Free Speech

First Amendment Protects Nondisruptive Student Speech Calling for Principal To Be Fired

So a federal district court held Monday, and concluded that this principle was well-established enough to defeat a qualified immunity defense.

|The Volokh Conspiracy |

From U.S. District Judge Mark Cohen's decision Monday in K.B. v. De Kalb County School Dist.:

Defendant Rebecca Braaten … was hired as [Chamblee Charter High School]'s principal at the beginning of the 2017-2018 school year. During that school year, several public controversies related to Braaten's performance erupted in the community. [Details omitted.-EV] In August 2018, Braaten returned for her second year as principal and K.B. began attending CCHS. K.B. was aware of the criticism regarding Braaten after discussing the issue with friends and family, reading about it online, and watching a series of television news programs about it in June 2018. After less than two months at CCHS, K.B. was concerned about Braaten's leadership and discussed the matter with his friends at school. He and his family signed the online petition calling for Braaten's reassignment.

On October 1, 2018, K.B. designed stickers with Braaten's professional headshot photograph and the words "Fire Braaten" overlaid on a waving United States flag "to express his political views on the controversy regarding the principal." K.B. placed a sticker on his phone case and openly displayed it at school. K.B. printed "no more than thirty-six" stickers and handed some to other students who requested them. He assumed the students would wear the stickers to express their viewpoints, and no one indicated to K.B. that they had other plans for display of the stickers. K.B. distributed some stickers to students during lunch who requested them. The stickers were openly displayed on personal backpacks, lunch boxes, and phone cases. K.B. was not aware of and had no reason to be aware of any stickers placed on school property and did not see his stickers displayed on anything other than students' own personal property….

School authorities concluded "that K.B. had violated the code of conduct rules regarding 'disrespectfulness' and 'creating a disturbance," and suspended him for a week, though this was then reduced "to a one-day in-school suspension for 'creating a disturbance.'" This violated K.B.'s well-established First Amendment rights, the court concluded, unless the school could show that the speech was indeed likely to substantially disrupt school activities—and, given K.B.'s allegations, a factfinder could conclude that there was no such likelihood. The case can go forward, in theory towards a trial in which the factfinder would indeed decide whether the substantial disruption standard is met (though in practice such cases often settle after the motion to dismiss is denied).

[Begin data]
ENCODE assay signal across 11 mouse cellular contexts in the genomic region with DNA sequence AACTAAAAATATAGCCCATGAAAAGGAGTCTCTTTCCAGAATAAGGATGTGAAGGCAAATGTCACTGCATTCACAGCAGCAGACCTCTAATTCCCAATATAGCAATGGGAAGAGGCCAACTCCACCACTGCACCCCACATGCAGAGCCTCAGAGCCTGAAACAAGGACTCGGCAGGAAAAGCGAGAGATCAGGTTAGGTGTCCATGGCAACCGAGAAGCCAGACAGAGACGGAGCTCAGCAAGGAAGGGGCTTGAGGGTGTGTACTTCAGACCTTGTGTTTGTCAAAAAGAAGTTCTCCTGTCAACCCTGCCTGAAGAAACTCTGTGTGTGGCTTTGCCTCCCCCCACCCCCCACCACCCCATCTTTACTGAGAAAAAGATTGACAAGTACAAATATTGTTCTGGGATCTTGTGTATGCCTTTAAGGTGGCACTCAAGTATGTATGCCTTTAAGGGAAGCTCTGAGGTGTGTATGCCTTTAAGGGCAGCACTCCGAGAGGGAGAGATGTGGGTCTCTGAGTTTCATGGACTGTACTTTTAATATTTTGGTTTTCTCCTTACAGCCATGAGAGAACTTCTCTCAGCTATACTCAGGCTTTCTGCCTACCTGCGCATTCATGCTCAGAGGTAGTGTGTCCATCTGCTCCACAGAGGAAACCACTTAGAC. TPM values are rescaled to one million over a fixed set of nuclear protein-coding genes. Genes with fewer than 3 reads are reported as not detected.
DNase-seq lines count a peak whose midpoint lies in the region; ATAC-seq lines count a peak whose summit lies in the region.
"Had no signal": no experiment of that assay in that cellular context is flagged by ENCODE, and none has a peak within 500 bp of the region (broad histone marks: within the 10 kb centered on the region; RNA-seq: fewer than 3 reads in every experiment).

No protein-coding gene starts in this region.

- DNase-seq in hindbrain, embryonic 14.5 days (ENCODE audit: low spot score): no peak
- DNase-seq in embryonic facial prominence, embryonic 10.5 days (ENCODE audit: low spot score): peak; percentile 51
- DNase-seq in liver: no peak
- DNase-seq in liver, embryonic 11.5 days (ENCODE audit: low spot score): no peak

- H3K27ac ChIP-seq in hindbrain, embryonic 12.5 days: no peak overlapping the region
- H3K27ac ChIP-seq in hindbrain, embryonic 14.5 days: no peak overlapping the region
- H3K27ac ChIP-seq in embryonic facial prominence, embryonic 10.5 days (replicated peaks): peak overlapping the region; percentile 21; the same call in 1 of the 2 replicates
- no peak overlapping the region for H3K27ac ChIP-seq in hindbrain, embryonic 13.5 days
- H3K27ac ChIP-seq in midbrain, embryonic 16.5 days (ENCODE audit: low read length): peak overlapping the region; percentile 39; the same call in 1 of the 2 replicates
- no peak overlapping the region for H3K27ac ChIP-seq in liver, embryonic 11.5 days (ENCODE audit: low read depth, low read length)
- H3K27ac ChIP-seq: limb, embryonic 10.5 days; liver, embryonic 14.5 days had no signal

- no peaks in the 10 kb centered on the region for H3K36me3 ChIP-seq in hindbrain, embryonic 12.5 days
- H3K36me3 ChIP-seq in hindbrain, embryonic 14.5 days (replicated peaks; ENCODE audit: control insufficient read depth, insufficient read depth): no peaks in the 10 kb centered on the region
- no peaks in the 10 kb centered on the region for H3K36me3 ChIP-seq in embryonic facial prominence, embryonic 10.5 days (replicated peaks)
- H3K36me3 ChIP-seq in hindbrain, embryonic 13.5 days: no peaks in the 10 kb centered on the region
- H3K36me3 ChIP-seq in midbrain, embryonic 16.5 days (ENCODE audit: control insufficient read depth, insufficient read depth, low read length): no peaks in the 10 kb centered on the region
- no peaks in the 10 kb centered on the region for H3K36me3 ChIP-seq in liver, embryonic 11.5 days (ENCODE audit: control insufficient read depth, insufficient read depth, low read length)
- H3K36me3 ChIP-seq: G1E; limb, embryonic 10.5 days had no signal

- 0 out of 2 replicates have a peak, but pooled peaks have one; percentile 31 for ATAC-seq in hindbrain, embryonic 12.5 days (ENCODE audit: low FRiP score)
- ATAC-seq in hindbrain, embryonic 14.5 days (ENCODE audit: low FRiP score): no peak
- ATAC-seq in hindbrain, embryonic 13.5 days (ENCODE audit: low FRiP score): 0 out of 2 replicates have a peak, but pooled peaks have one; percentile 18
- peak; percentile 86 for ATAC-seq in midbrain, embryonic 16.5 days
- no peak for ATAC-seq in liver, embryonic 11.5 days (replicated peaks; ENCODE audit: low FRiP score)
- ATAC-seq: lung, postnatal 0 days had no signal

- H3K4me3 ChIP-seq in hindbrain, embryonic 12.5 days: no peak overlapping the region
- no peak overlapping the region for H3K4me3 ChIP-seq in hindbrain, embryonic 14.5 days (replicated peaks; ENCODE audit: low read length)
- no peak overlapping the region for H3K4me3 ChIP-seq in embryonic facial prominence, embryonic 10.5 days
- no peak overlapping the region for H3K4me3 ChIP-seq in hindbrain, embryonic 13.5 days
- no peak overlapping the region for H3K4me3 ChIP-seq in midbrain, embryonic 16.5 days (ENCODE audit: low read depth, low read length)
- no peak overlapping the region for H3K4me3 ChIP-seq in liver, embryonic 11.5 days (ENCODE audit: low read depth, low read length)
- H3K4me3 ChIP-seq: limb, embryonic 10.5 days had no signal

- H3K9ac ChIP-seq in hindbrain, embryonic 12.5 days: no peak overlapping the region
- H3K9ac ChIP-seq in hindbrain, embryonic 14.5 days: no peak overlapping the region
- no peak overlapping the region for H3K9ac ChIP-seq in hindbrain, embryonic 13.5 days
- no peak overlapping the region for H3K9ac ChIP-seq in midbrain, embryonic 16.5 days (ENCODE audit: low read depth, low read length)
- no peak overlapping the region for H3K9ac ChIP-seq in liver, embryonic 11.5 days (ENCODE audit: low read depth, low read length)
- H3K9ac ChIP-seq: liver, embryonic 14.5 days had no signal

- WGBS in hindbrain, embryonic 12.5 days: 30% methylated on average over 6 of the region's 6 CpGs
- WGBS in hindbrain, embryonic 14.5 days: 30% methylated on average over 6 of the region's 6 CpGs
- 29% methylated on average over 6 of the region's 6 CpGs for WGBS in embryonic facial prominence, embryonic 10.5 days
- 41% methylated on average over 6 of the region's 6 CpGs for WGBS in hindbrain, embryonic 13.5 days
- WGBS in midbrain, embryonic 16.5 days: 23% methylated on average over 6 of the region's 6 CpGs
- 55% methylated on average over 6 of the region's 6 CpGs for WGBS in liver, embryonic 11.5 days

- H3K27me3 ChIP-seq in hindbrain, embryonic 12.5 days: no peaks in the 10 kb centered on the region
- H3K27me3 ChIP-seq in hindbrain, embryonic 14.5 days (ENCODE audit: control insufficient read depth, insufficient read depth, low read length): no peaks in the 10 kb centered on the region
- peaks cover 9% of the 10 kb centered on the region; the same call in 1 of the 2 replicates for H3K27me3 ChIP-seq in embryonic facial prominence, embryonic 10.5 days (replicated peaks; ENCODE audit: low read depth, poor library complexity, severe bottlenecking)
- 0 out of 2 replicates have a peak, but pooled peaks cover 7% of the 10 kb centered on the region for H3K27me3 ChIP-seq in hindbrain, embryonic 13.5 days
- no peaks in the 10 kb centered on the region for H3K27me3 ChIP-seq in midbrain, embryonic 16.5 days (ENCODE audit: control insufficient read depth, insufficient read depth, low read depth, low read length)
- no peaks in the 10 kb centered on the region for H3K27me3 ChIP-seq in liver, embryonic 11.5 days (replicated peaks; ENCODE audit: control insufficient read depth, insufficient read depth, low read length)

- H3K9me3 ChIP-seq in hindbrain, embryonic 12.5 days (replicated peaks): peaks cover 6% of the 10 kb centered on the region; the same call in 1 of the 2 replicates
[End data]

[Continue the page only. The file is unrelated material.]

The school argued that, as a matter of law,

[C]onsistent with Tinker's protective rationale and Fraser's civility considerations, schools may discipline students for insubordination and open displays of disrespect or contempt for school employees.

But the court rejected this argument, concluding that (1) the Bethel School District v. Fraser exception applied only to vulgar speech, and not to all expression of "disrespect or contempt for school employees," and (2) the Tinker exception applied only when there was a real showing of likely substantial disruption—such disruption can't categorically be assumed just because speech calls for a principal to be fired

Sounds quite right to me; for more on K-12 students' free speech rights, watch this:

NEXT: Joe Biden and the Limits of Moderate Politics

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  1. “…a one-day in-school suspension for ‘creating a disturbance'”.

    So, he goes to the group W bench then. Or not, since this was overturned. Good thing they didn’t get him for littering.